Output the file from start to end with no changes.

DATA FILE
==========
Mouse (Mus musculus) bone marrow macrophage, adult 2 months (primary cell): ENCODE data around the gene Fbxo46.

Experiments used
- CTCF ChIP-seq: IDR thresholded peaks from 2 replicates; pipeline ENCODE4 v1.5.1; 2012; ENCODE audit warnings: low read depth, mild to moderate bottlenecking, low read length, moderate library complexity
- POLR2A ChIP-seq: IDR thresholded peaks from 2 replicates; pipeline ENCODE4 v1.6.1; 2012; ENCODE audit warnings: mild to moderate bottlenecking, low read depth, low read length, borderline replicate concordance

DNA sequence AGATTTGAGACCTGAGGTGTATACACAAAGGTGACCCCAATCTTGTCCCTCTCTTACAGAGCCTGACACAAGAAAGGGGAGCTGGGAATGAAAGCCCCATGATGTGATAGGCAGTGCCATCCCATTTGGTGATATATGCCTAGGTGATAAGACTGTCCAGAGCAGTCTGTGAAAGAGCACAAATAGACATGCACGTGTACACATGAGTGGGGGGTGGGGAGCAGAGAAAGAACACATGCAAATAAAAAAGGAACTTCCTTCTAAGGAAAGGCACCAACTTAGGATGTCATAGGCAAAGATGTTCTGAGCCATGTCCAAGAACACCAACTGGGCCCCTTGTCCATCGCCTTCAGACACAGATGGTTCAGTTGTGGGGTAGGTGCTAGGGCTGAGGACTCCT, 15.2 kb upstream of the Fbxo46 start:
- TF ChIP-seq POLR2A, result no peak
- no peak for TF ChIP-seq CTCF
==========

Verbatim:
Mouse (Mus musculus) bone marrow macrophage, adult 2 months (primary cell): ENCODE data around the gene Fbxo46.

Experiments used
- CTCF ChIP-seq: IDR thresholded peaks from 2 replicates; pipeline ENCODE4 v1.5.1; 2012; ENCODE audit warnings: low read depth, mild to moderate bottlenecking, low read length, moderate library complexity
- POLR2A ChIP-seq: IDR thresholded peaks from 2 replicates; pipeline ENCODE4 v1.6.1; 2012; ENCODE audit warnings: mild to moderate bottlenecking, low read depth, low read length, borderline replicate concordance

DNA sequence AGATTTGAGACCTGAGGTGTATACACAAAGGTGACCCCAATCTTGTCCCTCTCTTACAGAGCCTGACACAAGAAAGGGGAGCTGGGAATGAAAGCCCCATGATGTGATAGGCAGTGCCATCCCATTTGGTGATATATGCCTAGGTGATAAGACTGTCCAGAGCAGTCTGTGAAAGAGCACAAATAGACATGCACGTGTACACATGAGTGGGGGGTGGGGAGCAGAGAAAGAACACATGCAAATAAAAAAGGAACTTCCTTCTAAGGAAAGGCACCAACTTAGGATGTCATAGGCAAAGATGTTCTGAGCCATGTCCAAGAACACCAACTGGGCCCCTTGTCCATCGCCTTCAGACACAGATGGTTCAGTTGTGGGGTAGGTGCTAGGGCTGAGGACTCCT, 15.2 kb upstream of the Fbxo46 start:
- TF ChIP-seq POLR2A, result no peak
- no peak for TF ChIP-seq CTCF